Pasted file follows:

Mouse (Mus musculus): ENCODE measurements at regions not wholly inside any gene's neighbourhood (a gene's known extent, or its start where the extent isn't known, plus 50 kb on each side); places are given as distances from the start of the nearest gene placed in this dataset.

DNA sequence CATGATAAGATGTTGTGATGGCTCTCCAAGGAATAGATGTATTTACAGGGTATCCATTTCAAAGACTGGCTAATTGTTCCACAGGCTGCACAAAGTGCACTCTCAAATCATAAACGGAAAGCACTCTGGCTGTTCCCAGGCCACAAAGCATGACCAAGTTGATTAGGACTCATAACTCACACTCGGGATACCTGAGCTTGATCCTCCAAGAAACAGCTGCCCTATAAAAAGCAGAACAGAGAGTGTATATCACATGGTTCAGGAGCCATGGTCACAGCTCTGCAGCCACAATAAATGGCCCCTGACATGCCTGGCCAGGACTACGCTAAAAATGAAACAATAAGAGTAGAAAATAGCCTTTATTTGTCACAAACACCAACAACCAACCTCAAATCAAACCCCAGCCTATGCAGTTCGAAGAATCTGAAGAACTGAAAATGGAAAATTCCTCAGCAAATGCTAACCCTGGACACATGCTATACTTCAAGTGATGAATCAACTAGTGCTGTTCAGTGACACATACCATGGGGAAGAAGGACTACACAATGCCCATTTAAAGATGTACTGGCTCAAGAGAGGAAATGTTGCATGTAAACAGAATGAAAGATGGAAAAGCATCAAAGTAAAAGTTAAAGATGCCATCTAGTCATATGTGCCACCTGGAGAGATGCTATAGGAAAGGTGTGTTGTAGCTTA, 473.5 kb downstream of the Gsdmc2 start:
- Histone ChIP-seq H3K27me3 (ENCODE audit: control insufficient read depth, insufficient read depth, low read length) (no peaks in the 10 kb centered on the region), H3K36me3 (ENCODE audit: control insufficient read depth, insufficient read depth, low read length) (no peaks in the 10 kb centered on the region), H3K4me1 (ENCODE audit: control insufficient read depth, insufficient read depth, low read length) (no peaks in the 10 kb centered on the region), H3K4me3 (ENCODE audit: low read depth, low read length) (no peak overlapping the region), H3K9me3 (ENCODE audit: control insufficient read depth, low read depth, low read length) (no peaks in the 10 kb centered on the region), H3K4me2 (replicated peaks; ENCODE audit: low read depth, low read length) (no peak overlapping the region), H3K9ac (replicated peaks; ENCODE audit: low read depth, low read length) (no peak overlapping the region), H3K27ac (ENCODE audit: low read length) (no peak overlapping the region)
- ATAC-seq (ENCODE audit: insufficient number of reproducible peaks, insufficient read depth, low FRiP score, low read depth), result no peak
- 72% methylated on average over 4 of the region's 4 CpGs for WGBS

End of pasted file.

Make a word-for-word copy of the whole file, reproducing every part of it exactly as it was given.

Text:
Mouse (Mus musculus): ENCODE measurements at regions not wholly inside any gene's neighbourhood (a gene's known extent, or its start where the extent isn't known, plus 50 kb on each side); places are given as distances from the start of the nearest gene placed in this dataset.

DNA sequence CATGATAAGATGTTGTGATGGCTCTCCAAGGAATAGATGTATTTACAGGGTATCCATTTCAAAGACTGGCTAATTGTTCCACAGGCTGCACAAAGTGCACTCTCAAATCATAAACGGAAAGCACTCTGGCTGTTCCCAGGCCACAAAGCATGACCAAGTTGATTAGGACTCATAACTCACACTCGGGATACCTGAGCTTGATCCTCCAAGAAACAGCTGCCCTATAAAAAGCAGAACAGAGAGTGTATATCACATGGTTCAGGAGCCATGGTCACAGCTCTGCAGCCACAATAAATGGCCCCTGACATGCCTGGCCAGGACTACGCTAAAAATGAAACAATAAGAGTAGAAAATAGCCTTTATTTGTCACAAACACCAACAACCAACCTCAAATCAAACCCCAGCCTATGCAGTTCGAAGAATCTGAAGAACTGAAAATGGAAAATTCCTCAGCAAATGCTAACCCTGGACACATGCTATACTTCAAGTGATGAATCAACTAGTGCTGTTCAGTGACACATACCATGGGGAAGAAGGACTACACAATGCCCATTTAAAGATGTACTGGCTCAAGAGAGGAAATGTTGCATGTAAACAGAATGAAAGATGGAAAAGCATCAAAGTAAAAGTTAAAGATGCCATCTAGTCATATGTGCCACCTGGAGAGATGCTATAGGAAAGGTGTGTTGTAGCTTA, 473.5 kb downstream of the Gsdmc2 start:
- Histone ChIP-seq H3K27me3 (ENCODE audit: control insufficient read depth, insufficient read depth, low read length) (no peaks in the 10 kb centered on the region), H3K36me3 (ENCODE audit: control insufficient read depth, insufficient read depth, low read length) (no peaks in the 10 kb centered on the region), H3K4me1 (ENCODE audit: control insufficient read depth, insufficient read depth, low read length) (no peaks in the 10 kb centered on the region), H3K4me3 (ENCODE audit: low read depth, low read length) (no peak overlapping the region), H3K9me3 (ENCODE audit: control insufficient read depth, low read depth, low read length) (no peaks in the 10 kb centered on the region), H3K4me2 (replicated peaks; ENCODE audit: low read depth, low read length) (no peak overlapping the region), H3K9ac (replicated peaks; ENCODE audit: low read depth, low read length) (no peak overlapping the region), H3K27ac (ENCODE audit: low read length) (no peak overlapping the region)
- ATAC-seq (ENCODE audit: insufficient number of reproducible peaks, insufficient read depth, low FRiP score, low read depth), result no peak
- 72% methylated on average over 4 of the region's 4 CpGs for WGBS